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CEL home > Resources > Prayer Guide index to months > May

May 2012

willow catkins


Download the May Prayer guide and make a booklet to display at your church

doc (A5 small print booklet) doc (A5 large print booklet) doc (A4) pdf small print booklet pdf - large print booklet


 “And God saw everything that he had made and, behold, it was very good.”                                                                                                              (Genesis 1.31)

“The Lord is faithful to all his promises and loving towards all he has made . . .
The eyes of all look to you, and you give them their food at the proper time.
You open your hand and satisfy the desires of every living thing.”                                                                                                              (Psalm 145. 13-16)

“The world specially made for the use of man? Certainly not. No dogma taught by the present civilisation forms so inoperable an obstacle to a right understanding of the relations which human culture sustains to wildness. Every animal, plant and crystal controverts it in the plainest terms. Yet it is taught from century to century as something ever new and precious, and in the resulting darkness the enormous conceit is allowed to go unchallenged.”  

                                                                                       (John Muir)

Tuesday 1st May

In 2009 the Eden Project launched the Big Lunch in the belief that we are better equipped to tackle the challenges we face when we face them together. Last year over a million took part. This year it takes place on Sunday 3rd June and provides a great excuse to get out and meet the people with whom we share a street, estate or block of flats. Statistics show that:

  • We have more rich, poor and ethnic ghettos than ever before
  • There will be 2 million more single-person households by 2019
  • From 2003 to 2005 there was a 7% drop in trust between neighbours.

You might think a street party the last thing we need to tackle crime, domestic violence, homelessness and children in poverty, but the Big Lunch can be the start of facing up to tough issues. For more information, go to:

Wednesday 2nd May

As drought restrictions spread across England, WWF calls on the Government and water companies to lead the way by reforming out-of-date abstraction laws and rolling out universal water metering, neither of which is mentioned in the recent White Paper, even though the Government’s own figures suggest that universal water metering could save the country £1.5 billion. “Parts of drought-stricken US and Australia are light years ahead of us  in using a combination of water meters, rewards for water saving, efficiency kits and intermittent restrictions, to save up to 30% of water demand. Hosepipe bans are a quick fix that won’t solve the long-term problems. Unless Government acts with urgency, we might face the harsh consequences of losing unique wildlife in the near future.”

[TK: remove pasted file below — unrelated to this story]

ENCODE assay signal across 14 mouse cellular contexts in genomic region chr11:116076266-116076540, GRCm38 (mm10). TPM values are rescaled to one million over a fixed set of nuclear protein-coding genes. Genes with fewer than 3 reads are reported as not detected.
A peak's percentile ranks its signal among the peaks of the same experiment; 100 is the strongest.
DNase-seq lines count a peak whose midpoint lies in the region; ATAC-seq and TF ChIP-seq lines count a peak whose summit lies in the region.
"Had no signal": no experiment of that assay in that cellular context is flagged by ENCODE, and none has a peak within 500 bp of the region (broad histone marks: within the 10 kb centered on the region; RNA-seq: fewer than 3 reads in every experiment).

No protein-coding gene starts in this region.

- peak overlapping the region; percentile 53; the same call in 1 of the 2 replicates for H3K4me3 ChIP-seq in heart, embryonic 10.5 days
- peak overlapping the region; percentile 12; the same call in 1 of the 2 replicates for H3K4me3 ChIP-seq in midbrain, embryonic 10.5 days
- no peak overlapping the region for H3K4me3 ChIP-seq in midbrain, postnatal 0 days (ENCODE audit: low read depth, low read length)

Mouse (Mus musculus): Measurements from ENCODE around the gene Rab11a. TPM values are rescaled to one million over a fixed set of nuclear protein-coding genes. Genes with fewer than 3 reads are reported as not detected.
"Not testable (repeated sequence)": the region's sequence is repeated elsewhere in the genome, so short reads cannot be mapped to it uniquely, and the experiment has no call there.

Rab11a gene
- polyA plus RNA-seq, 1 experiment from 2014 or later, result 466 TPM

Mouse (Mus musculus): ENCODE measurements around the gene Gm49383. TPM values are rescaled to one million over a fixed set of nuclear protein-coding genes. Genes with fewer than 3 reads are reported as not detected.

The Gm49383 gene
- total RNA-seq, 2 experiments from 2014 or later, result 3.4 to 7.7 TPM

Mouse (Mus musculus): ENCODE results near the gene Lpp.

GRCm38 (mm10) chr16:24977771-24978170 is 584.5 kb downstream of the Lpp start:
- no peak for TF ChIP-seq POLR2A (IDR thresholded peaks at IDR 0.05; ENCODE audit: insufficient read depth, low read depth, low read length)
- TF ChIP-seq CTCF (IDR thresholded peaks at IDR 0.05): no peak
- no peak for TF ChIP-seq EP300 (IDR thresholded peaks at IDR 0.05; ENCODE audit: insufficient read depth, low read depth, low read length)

Thursday 3rd May

Veolia Water has saved more than 1.5 million litres of water a day and nearly £100,000 a year following the roll-out of i20’s water monitoring system across 31 of its UK sites. Smart pressure controllers and sensors are deployed into the water network, allowing remote monitoring and control of water pressure, so reducing water leakage and burst mains. Currently the UK loses 3.3 billion litres of water every day through leakage.

Friday 4th May

The Committee on Climate Change has proposed the inclusion of aviation and shipping emissions in the UK carbon budget for 2050. But WWF points out that:

  • Aviation is getting an easy ride by only having to stabilise its CO2 emissions at around 2005 levels by 2050 and
  • The CCC report ignores the non-CO2 impacts of aviation such as water vapour and nitrous oxide.

“Including aviation and shipping emissions in carbon budgets is an essential step in managing fast-growing greenhouse gas emissions. The Government should accept these recommendations as soon as possible.”

Saturday 5th May

Mexico has become the only country after Britain to pass a climate law requiring it to reduce carbon emissions by 50% by 2050. Mexico is the world’s 11th biggest economy and is likely to become the 5th by 2050. The new law aims to:

  • Phase out fossil fuel subsidies
  • Make renewable power competitive with oil, gas and coal
  • Cut carbon emissions by 30% by 2030
  • Ensure that 24% of its electricity comes from clean sources by 2024
  • Conserve Mexico’s environment
  • Ensure full citizen participation.

40% of Mexicans live in poverty, yet its government and congress see that ending poverty and growing the economy will be that much harder unless they cut greenhouse gas emissions and develop renewable energy resources.

Sunday 6th May

Father, help us to understand how we and all your creation depend utterly on your goodness and our willingness to unite in that belief. Teach us how to be good stewards of all that you have given us, and help us to banish from our words and deeds all greed, selfishness and short-term views.

Monday 7th May